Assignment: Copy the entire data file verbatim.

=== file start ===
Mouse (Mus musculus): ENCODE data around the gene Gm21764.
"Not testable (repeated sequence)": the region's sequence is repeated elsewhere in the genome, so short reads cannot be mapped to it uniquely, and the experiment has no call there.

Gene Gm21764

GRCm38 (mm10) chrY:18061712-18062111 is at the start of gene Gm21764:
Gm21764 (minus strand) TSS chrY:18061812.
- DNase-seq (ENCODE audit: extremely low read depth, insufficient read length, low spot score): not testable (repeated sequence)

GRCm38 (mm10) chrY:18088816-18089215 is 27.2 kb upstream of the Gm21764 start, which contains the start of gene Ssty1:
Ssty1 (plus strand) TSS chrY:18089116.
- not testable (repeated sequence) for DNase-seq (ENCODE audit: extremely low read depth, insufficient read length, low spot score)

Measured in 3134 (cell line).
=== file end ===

Mouse (Mus musculus): ENCODE data around the gene Gm21764.
"Not testable (repeated sequence)": the region's sequence is repeated elsewhere in the genome, so short reads cannot be mapped to it uniquely, and the experiment has no call there.

Gene Gm21764

GRCm38 (mm10) chrY:18061712-18062111 is at the start of gene Gm21764:
Gm21764 (minus strand) TSS chrY:18061812.
- DNase-seq (ENCODE audit: extremely low read depth, insufficient read length, low spot score): not testable (repeated sequence)

GRCm38 (mm10) chrY:18088816-18089215 is 27.2 kb upstream of the Gm21764 start, which contains the start of gene Ssty1:
Ssty1 (plus strand) TSS chrY:18089116.
- not testable (repeated sequence) for DNase-seq (ENCODE audit: extremely low read depth, insufficient read length, low spot score)

Measured in 3134 (cell line).